Experts claim house prices are on the verge of collapse; what’s the reason?
The US housing market has recorded years of sustained growth but there is now concern that property prices are due an adjustment.
Home prices in the United States could fall abruptly in the coming months as experts predict that a significant market adjustment is on the cards. The number of home sales has fallen for nine months straight and, with stock beginning to pile up in many markets, prices will have to come down.
“In one line: Collapse in prices is coming,” said Kieran Clancy, senior economist at Pantheon Macroeconomics. Projections from the firm claim that in some areas prices could fall by about 20% from their peak in June.
Likewise, Goldman Sachs have recently adjusted their outlook for 2023. They had expected house prices across the board to remain flat but have now changed their projection to a 4% fall. Goldman expects “unsustainable levels of housing affordability to continue weighing on housing demand”, which will contribute to a fall in prices.
The way that the data is collected and used means that the collapse may have already begun. Adam Slater, a lead economist at consultancy firm Oxford Economics, suggested that we could already be in the midst of a decline.
“Data lags probably mean that most markets are now seeing falling prices,” Slater said. “We’re in the early period in quite a clear downturn now and the only real question is how steep and how long it’s going to be.”
Why might house prices fall?
During the pandemic many countries around the world recorded a boom in the housing market, with property prices reaching record levels. The pandemic-era restrictions slashed productivity and interest rates were cut significantly.
This meant that mortgages, which are closely tied to interest rates, suddenly became very affordable.
In addition to this, the pandemic also changed how people worked and lived, with many people given the opportunity to work remotely for the very first time. Those months working and living in the same space encouraged many people to look for larger, more permanent homes.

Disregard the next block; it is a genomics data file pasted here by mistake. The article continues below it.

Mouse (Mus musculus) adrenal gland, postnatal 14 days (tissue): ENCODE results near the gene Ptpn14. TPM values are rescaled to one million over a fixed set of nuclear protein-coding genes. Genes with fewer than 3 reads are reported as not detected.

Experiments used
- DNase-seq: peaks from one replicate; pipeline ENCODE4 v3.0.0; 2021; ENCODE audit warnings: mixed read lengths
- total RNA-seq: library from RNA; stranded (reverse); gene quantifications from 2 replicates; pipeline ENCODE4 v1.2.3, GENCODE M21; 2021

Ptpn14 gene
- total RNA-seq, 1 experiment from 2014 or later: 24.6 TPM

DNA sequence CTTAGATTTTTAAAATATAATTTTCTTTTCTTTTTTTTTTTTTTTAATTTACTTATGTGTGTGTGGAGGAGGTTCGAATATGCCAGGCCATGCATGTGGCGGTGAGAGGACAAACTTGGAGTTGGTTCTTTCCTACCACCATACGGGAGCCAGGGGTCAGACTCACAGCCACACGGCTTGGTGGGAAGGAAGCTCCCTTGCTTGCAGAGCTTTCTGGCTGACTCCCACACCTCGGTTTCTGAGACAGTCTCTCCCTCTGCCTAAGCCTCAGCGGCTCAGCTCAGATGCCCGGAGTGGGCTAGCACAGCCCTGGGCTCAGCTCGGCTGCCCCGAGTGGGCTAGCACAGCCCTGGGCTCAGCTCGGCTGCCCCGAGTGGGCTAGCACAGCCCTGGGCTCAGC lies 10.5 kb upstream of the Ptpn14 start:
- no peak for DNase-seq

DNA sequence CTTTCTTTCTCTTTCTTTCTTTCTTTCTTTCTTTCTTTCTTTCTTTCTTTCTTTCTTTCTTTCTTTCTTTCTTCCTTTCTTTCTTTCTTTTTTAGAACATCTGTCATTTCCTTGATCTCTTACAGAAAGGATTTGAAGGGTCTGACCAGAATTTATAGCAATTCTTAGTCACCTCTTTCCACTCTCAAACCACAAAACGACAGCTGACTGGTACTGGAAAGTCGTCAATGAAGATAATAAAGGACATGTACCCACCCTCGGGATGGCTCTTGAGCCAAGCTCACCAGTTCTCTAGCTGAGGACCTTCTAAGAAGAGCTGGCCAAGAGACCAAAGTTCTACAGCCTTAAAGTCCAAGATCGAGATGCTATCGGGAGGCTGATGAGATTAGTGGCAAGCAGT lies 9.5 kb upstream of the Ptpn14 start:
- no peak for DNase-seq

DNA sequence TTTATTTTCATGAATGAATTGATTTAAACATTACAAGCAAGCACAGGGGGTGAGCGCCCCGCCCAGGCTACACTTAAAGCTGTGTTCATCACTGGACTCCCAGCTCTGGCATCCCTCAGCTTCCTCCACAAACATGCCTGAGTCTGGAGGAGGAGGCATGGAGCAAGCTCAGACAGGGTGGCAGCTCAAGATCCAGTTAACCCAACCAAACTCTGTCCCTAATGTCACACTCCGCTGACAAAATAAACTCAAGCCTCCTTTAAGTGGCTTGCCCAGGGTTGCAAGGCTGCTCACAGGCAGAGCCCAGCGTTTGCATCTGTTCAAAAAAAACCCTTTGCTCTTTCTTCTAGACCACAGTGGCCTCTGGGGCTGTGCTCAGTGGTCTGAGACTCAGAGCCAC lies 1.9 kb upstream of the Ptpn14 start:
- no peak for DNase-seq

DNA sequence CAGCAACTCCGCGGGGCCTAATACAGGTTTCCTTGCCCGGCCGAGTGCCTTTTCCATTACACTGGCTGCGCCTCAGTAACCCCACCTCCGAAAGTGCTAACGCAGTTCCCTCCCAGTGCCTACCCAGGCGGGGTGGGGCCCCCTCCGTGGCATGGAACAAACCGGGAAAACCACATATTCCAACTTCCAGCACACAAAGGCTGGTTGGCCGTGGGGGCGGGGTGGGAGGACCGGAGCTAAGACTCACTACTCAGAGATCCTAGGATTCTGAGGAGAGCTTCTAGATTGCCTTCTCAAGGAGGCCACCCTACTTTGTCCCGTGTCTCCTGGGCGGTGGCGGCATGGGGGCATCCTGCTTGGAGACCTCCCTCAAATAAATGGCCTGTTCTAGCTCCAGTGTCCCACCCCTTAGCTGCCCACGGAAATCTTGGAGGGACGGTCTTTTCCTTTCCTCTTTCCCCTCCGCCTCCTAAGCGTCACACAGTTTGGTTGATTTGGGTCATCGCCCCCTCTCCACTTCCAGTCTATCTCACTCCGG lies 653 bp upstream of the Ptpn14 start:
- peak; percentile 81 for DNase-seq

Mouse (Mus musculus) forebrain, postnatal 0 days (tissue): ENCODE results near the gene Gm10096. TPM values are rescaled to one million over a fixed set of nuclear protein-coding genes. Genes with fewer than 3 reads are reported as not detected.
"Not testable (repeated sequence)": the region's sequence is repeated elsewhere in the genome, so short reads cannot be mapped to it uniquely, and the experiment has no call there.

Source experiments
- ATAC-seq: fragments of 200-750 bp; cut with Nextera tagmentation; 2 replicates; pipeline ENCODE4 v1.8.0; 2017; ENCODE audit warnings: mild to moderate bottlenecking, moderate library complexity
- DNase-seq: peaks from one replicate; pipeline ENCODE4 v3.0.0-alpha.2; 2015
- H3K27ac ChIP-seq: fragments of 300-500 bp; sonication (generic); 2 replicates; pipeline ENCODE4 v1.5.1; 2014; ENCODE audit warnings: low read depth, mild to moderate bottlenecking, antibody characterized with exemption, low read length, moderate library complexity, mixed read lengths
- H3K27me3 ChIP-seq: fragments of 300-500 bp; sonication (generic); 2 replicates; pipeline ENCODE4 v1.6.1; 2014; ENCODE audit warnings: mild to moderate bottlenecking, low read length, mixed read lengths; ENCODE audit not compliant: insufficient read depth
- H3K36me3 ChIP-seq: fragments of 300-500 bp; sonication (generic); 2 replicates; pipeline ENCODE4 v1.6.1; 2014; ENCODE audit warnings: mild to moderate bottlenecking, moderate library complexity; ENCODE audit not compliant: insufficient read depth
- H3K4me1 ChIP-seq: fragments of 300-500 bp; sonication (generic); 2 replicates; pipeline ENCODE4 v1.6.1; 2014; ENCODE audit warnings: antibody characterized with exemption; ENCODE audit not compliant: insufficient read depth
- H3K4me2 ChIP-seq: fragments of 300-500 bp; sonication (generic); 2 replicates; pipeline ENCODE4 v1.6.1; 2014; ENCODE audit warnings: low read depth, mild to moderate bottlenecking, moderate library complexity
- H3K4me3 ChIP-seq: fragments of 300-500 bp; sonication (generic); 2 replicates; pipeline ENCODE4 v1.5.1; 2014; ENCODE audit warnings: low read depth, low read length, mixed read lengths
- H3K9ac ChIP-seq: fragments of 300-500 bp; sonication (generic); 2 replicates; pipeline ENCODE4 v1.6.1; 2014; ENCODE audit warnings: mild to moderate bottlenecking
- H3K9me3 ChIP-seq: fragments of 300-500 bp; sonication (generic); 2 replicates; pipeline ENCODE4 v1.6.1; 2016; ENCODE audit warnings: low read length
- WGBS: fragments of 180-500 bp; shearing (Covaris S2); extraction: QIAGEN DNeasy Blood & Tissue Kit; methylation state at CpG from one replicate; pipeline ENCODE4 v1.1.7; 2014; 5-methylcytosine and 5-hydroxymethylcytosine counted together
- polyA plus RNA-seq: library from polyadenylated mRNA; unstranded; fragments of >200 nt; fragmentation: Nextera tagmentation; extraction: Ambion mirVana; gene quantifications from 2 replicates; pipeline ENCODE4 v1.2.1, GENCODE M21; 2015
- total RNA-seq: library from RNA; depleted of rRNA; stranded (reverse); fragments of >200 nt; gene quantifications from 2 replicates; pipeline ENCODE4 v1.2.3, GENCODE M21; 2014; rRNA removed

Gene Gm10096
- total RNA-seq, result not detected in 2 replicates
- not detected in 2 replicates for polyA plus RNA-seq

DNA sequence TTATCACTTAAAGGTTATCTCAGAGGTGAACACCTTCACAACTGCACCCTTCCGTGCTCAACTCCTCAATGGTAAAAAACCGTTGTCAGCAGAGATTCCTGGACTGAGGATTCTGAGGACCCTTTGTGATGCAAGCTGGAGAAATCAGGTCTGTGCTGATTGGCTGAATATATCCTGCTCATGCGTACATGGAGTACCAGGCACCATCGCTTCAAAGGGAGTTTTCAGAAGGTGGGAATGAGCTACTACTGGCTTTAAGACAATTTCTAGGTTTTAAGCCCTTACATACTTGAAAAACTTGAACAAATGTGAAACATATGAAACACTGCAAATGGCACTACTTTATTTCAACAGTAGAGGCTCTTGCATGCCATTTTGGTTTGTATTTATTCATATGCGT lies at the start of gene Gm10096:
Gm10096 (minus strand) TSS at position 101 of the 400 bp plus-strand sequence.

The early part of the pandemic brought favourable conditions for prospective homeowners, but the rush to buy has now cooled as house prices and interest rates have risen. For parts of 2021 and 2022, house prices in the US rose at the fastest rate seen since the 1970s.
A correction in the market seems inevitable given the astounding growth recorded in the past two years. However the length and the depth of the fall could well depend on factors outside of the housing market.
The US’s post-pandemic jobs market recovery has been a major point of pride for President Biden and he set a new record for the most jobs added in his first year in office. If the jobs market stay solid then there should be a fairly steady stream of prospective buyers and a limited number of sellers.
“History shows that if labor markets can remain strong, then the chances of a more benign correction are higher,” said Innes McFee, Oxford Economics’ chief global economist.
A problem would arise if unemployment increases, raising the number of forced sellers and driving down house prices. For now the jobs market remains fairly strong but if economic growth continues to slow then the demand for workers could begin to fall.